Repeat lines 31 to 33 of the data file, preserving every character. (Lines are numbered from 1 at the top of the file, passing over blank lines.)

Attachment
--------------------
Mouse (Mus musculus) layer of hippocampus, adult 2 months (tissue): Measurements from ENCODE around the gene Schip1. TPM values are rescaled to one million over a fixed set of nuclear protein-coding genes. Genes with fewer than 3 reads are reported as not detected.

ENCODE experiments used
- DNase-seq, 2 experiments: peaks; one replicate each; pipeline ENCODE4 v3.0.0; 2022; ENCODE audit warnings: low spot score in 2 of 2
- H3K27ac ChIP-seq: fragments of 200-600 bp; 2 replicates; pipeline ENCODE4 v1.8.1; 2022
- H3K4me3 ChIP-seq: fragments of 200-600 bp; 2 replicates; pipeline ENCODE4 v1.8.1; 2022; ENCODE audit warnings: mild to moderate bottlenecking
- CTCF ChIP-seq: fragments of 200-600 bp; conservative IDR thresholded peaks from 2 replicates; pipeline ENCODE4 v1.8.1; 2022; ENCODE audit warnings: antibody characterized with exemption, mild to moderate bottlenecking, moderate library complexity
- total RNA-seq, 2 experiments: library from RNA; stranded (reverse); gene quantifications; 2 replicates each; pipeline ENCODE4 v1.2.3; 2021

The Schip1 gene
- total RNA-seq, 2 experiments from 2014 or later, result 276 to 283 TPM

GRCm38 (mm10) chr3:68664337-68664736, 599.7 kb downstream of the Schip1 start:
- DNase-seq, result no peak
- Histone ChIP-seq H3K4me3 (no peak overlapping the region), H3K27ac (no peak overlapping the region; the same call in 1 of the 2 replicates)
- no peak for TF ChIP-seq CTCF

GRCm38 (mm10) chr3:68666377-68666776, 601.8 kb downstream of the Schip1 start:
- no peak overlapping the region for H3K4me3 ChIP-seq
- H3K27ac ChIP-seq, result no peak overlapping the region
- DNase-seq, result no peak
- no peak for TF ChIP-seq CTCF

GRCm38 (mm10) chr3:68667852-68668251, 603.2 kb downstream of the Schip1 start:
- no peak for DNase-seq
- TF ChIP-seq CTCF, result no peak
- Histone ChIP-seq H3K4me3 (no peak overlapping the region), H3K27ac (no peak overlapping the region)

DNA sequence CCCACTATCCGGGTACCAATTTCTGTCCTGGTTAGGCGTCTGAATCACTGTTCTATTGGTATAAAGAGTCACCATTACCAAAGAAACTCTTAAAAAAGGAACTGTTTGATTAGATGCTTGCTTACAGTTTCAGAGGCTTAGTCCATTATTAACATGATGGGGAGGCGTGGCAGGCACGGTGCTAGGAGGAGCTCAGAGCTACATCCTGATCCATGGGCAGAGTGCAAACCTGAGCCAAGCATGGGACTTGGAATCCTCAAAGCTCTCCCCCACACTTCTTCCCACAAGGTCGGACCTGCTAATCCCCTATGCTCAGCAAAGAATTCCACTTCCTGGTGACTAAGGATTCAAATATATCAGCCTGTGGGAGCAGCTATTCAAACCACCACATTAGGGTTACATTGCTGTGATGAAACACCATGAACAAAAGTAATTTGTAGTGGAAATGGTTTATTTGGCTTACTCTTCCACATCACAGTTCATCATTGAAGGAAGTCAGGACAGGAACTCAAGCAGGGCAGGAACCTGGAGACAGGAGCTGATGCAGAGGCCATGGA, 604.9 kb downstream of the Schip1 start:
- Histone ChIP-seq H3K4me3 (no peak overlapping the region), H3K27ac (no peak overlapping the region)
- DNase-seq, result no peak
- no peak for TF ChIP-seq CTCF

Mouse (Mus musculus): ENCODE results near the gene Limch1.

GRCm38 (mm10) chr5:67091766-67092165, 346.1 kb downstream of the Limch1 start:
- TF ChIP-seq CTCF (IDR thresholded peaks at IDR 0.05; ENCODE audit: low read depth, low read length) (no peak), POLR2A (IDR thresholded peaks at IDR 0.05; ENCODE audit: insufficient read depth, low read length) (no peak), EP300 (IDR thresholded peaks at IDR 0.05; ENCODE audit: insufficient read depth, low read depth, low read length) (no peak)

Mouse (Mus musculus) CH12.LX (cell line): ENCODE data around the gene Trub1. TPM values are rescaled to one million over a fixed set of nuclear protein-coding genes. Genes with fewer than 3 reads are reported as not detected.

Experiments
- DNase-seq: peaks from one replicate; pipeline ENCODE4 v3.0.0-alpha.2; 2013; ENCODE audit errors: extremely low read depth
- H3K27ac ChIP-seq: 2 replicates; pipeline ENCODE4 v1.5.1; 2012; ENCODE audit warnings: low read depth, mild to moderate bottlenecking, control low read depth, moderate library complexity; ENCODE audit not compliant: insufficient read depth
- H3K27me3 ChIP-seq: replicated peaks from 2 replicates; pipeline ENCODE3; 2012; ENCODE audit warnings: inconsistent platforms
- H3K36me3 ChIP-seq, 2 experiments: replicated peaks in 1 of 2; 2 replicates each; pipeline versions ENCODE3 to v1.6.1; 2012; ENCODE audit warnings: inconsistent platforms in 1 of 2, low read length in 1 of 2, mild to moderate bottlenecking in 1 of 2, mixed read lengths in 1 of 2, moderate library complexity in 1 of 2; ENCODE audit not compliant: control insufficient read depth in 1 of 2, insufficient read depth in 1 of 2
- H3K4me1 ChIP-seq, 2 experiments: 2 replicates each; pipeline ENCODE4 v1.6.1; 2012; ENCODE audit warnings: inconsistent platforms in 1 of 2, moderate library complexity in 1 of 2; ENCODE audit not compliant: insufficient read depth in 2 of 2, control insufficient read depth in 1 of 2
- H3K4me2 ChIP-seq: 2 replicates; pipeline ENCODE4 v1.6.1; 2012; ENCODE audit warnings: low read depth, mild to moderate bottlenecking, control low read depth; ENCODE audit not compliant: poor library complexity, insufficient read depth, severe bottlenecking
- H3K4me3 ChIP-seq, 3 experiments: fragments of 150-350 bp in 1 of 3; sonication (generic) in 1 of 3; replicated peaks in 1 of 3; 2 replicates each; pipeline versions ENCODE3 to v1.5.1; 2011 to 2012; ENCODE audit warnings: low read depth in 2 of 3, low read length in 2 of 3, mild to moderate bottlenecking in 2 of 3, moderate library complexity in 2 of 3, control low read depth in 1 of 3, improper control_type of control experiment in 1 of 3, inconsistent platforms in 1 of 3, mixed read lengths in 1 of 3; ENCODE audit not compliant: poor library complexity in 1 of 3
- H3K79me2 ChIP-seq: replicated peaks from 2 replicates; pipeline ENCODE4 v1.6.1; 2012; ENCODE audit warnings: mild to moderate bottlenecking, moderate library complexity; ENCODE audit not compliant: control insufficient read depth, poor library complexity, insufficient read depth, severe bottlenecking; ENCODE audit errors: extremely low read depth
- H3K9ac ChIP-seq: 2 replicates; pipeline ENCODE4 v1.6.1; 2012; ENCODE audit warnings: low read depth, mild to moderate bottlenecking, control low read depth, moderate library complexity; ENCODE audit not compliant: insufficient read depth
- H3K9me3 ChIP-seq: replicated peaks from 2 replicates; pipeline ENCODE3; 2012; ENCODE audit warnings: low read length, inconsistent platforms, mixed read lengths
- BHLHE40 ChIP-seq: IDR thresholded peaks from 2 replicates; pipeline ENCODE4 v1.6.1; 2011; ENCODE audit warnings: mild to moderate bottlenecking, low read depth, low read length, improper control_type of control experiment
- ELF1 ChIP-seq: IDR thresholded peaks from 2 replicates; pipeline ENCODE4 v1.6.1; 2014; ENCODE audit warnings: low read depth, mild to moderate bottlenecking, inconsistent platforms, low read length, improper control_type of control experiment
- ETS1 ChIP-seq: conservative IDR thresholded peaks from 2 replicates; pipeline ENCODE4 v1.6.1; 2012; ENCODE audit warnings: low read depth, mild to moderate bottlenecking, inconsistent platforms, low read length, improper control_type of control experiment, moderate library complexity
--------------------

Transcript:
Experiments
- DNase-seq: peaks from one replicate; pipeline ENCODE4 v3.0.0-alpha.2; 2013; ENCODE audit errors: extremely low read depth
- H3K27ac ChIP-seq: 2 replicates; pipeline ENCODE4 v1.5.1; 2012; ENCODE audit warnings: low read depth, mild to moderate bottlenecking, control low read depth, moderate library complexity; ENCODE audit not compliant: insufficient read depth